“In that moment it was clear to me what I had to do…the only thing left for me to do. I needed to walk far away. I believe that in spite of the chains we bind ourselves with, there’s a primordial section of the human psyche that is still nomadic and still yearns to roam free. We see evidence of this in the walkabouts of the Australian aborigines and the Spirit Walk of the native Americans. But it’s not new. Every generation has dreamed of roaming. Deep in our hearts everyone wants to walk free.”

You will find many aha moments while reading The Walk, and there are definitely lessons the author hopes we will learn from his masterpiece. Things like, walking a day in your father’s shoes (Alan’s mother died when he was young and now he understands—a bit—what his father went through); listening to your intuition (his no good, crooked partner); not living beyond your means (the success of his agency enticed them to have it all NOW), and taking the time to smell the roses (would his wife have had the accident if he had taken her up on her invitation to spend the day together instead of rush to work as usual?). And, there are many more lessons we can learn as Alan begins his journey—on foot— to Key West.

One final one that truly made me stop and think, and I’ll close with this, is the transition of death. I see so many individuals struggle and fall into deep darkness at the loss of a loved one. In the book, Alan is definitely in the pit of that darkness. When we lose someone it is hard to find the light in the darkness. For many, they never find that light. Here are a few passages in the book spoken by a small town stranger (to Alan) that helped me feel lighter about death when I walked in Alan’s shoes:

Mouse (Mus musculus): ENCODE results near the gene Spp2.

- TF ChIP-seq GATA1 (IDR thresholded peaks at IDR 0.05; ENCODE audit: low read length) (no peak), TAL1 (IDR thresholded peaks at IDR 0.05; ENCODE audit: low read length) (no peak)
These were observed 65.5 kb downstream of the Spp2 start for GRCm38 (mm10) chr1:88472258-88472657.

“That’s all death requires of us, to give up living. The thing is, the only real sign of life is growth. And growth requires pain. So to choose life is to accept pain. Some people go to such lengths to avoid pain that they give up on life. The irony is, in the end their escape becomes more painful than what they are avoiding….You know, (Alan) she’s not really gone. She’s still a part of you. What part of you is your choice. She can be a spring of gratitude and joy, or she can be a fountain of bitterness and pain. It is entirely up to you…The greatest secret of life is that we find exactly what we’re looking for. In spite of what happens to us, ultimately we decide whether our lives are good or bad, ugly or beautiful.”

At this point in the story, Alan has only walked for a handful of days. Some may get the feeling that he’s given up, that he is weak for not fighting for his agency, for his home, for his life. But is he weak? There is a powerful Zen quality to this story that I appreciate. Sometimes the transformation we seek is in letting go instead of holding on and fighting. I believe Alan is powerful and courageous, and he is on his way to finding that within him which will lead him home—wherever that may be.

How can you choose happiness in this moment?

What in your life may you be seeing as bad or ugly, which can instead be a source of beauty for you?

Walk on, and have a wonderful week.



My Relaxed Book Club will discuss selections from books I feel help high-achieving professionals continue to develop themselves and work on their personal leadership leading to more fulfilled, balanced and successful lives and careers.